FAQs about “Bicentennial-by-Button: 200 Years of Trailblazers, Rascals & Felons”
What is the “Bicentennial-by-Button” project?
“Bicentennial-by-Button: 200 Years of Trailblazers, Rascals & Felons” is a free online exhibit which aims to tell the story of Illinois through campaign buttons and essays (www.illinoisbicentennial.org). Launched on August 26 (Illinois Constitution Day), our Bicentennial runs until December 3 (Statehood Day).
What exactly can visitors see in the “exhibit”?
Bicentennial-by-Button features images of 1,600+ campaign buttons accompanied by essays about our history by Illinois writer Claude Walker, who says, “Let’s Play Two (Hundred)!” Arranged into 31 virtual “galleries”, our colorful past is celebrated through the stories of trailblazing candidates and causes, pols who got busted, and curiosities such as Paul Powell’s cash-collection bag and a JB Pritzker campaign poster…from 1998!
What sort of “galleries”?
Visitors can learn about Illinoisans who sought the White House and our Governors who went to the Big House. The “Trailblazers Wing” honors Illinois women, LGBT, African-American, Latinx and Asian American pioneers. Visitors can view the buttons of such barrier-breakers as Ralph Metcalfe, Cha-Cha Jimenez, Ron Sable, Joanne Alter, Jane Byrne, Harold Washington, Judy Baar Topinka, Sandra Otaka and others. “Sidebar” galleries spotlight moments or eras in Illinois: “Adlai & the LaRouchies”, “Council Wars”, “Daley Dynasty”, Century of Progress). The “Land of Linkin’ Rooms” show our linkage through events, road-trips, sports.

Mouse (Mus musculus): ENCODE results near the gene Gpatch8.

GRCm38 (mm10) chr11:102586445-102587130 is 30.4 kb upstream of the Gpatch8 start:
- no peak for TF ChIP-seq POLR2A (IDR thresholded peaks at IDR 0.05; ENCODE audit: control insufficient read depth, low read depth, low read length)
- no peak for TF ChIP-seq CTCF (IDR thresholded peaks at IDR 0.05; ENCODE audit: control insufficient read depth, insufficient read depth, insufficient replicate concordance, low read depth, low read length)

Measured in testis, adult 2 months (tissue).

What’s the concept?
Each button has a story behind it, someone’s dreams or aspirations. The cause or campaign ends, but the button lives on. The story of Illinois is the story of millions of people as told by these little wearable works-of-art.
Is this part of the State’s official Bicentennial stuff?
“Bicentennial-by-Button” is not affiliated with nor sanctioned by official Illinois Bicentennial. It is just one Illinoisan’s way of celebrating a milestone 200th birthday (while cleaning out his old button collection). Plus being “unaffiliated” enables the “virtual curator” to engage in unfettered hyperbole, snark and retribution.
Who’s behind “Bicentennial-by-Button”?
The “virtual curator” is lifelong Illinoisan Claude Walker, a button collector, political activist and author. An advisor to a Governor, U.S. Senator and Chicago Alderman, Walker has been active in 80 Illinois campaigns and causes. A button collector since 1960 (“Nixon-Lodge”), he’s amassed a 4,000-item collection and is a member of the Chicago-Area Political Items Collectors. Walker has written thousands of press releases and eight novels, including his 2015 Drone Dogs (set in a future Chicago) and is a member of the Society of Midland Authors.
How can I view “Bicentennial-by-Button”?
The free online exhibit is at www.illinoisbicentennial.org (parked on Walker’s website: www.claudiowalker.com.) In addition to Walker’s collection, another 100 button images are courtesy of the Busy Beaver Museum https://www.buttonmuseum.org/.